Product Nerds: How do you decide if it's worth it to build a feature? 🤔

Ali Attar
8 replies
This question was recently asked on a Twitter Community I'm part of and it made me think a lot! This is what we do @SigmaOS: 1. Check if feature is aligned with product ethos (we're quite strict there) 2. Talk to users to understand how important the feature is for them to achieve their objective on the app 3. Run experiments to see if it improves our key metrics Would love to know what you all do? 😁


Similar to yours. When building or revising a strategy checking whether the feature will support the goal and most importantly speaking to users to see if it will serve them well.
Paul VanZandt
I think these three steps are really good. Another thing to think about is how this new feature will enable growth. If it hits all of the three above points, you should also ask how it will reach beyond existing users and catalyze growth for your business.
Jay Dee
I dogfood/use my own SaaS product daily (like a real customer) because that's the only real way to understand it completely and figure out what works well and what still needs improvement (it never ends!) It also happens to solve a very important problem for many. Finally it's also important to stay ahead of the curve in my niche (so I can keep it up to date). I do take feedback from our users as well.
Nabeel Amir
To answer that, you need to begin by identifying the value of the feature. Ask yourself and your users, "What specific problems can this solve?" will help you identify that value. The more a feature enables you to achieve your goals, the more valuable it will be for your project.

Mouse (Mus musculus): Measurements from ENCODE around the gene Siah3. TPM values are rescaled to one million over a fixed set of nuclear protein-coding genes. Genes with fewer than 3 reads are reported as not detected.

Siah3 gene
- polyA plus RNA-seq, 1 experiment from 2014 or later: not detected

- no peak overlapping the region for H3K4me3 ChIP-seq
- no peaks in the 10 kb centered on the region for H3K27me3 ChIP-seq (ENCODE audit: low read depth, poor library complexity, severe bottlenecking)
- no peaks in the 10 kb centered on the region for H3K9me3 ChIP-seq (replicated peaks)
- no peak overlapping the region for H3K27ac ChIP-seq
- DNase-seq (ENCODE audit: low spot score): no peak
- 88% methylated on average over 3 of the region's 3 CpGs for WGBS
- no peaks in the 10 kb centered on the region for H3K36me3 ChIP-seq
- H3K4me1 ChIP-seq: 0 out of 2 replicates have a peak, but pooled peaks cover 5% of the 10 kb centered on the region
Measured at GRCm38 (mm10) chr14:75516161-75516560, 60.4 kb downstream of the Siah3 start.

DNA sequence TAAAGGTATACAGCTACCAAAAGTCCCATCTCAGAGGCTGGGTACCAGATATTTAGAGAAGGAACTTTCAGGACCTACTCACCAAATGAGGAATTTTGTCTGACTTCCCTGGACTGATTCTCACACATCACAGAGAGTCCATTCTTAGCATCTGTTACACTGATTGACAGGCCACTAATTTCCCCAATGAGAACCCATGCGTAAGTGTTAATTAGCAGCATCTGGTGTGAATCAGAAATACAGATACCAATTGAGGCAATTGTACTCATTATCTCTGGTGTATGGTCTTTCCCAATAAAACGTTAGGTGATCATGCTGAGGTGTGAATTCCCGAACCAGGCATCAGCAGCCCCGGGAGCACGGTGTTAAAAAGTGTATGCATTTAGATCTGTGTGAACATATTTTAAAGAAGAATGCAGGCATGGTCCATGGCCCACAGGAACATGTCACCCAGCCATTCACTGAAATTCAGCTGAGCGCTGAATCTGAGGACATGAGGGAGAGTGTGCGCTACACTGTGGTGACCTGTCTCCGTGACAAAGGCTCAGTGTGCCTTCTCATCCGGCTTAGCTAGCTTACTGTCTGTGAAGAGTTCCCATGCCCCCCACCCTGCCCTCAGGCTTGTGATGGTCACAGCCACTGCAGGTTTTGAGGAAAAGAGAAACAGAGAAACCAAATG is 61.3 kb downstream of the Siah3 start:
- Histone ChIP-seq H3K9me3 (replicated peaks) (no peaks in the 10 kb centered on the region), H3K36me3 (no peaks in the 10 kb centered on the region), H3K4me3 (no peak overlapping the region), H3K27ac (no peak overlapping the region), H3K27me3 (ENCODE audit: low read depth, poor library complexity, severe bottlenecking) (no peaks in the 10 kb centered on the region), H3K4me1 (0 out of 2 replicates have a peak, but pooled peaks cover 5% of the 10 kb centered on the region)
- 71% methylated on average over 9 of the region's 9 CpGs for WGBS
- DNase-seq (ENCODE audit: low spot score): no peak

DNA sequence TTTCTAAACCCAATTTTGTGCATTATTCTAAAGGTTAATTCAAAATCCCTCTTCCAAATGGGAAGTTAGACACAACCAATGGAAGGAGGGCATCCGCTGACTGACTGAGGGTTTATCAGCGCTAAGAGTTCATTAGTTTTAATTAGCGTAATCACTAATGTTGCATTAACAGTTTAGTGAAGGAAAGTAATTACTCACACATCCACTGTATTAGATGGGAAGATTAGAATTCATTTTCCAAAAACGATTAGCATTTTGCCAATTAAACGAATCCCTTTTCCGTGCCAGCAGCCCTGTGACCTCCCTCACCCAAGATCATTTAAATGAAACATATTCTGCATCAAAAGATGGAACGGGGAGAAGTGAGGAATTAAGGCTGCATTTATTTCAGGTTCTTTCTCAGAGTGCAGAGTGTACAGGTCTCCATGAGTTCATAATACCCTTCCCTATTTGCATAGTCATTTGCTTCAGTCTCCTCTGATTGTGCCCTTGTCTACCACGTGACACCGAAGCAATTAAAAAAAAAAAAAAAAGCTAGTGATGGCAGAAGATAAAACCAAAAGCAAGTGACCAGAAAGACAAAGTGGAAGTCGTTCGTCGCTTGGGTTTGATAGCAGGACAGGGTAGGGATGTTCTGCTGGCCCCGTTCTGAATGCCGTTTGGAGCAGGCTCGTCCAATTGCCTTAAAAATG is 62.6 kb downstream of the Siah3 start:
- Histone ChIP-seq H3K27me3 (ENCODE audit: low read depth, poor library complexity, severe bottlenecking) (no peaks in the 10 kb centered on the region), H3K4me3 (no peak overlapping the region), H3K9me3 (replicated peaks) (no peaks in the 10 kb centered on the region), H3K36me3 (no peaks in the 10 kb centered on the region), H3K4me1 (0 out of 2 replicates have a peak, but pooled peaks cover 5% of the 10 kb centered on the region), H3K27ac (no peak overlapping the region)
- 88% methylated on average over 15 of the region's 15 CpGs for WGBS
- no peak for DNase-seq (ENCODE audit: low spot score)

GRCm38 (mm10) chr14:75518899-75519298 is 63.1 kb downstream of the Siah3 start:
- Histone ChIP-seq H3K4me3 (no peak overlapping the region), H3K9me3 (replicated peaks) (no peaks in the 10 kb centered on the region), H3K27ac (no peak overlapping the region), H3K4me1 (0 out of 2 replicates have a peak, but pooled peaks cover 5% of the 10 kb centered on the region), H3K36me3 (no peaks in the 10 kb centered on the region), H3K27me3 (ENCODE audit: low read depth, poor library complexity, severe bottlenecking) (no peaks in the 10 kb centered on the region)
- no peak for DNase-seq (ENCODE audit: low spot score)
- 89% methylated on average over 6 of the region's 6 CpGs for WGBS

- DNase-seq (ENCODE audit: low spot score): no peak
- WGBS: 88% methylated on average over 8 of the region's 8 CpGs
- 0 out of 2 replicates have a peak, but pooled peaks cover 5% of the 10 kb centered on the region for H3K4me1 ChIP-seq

Kazimieras Melaika
We first try to imagine how the feature could work for us. Then we try to expand everything and build some user cases on how it would increase the value of our product. Finally, we would ask community what they think. It's also useful to check out the reviews people are writing to see what features they would like to get and do research on similar products in the market. Btw, we’re launching in late May. Check out our upcoming PH page: Our project is called: Effecto. It’s an app for detailed habits, health, symptoms, and meds tracking. Pretty much for everything that is related to your physical or mental health and every daily factor that can affect you.
To calculate the importance, I rate each feature (0–5) against KPIs: Acquisition, Activation, Engagement, Retention, Referral, etc. Each KPI also has an impact coefficient based on your company’s current goal. If the goal changes, the impact coefficient of each KPI should be re-evaluated. For example if you look at the attached image, the goal of this company was to increase customer retention, hence retention has the highest coefficient of 0.4. To calculate the impact, I multiply each score by a KPI’s coefficient, add them and divide them by the total KPI’s. At the same time, I measure the implementation effort for each feature (dev effort, marketing, technical support, etc.) Once you have the impact and effort, you can score each feature based on impact vs effort. Hope this helps. QuickPayPortal
Katya Veremeichik
Sometimes simple idea validation content funnel is enough, you run the idea by your audience in social media/blog/newsletter and see how they respond. However, if the feature requires significant resource input to make it work, more detailed market research might be a good idea. In that case, we at Approveit do pretty much the same thing you described and add competition research; see if anyone else in our niche has this feature already and how it works for them
Junior Owolabi
I use my platform built for feature prioritization where I collect feedback, separate them into desired outcome buckets, then Run Ad-Hoc research studies (Customer Interviews, Surveys, etc), Prototype/brainstorm ideas, (Moderated/Unmoderated) usability test them and finally use the finds to create/implement/release the feature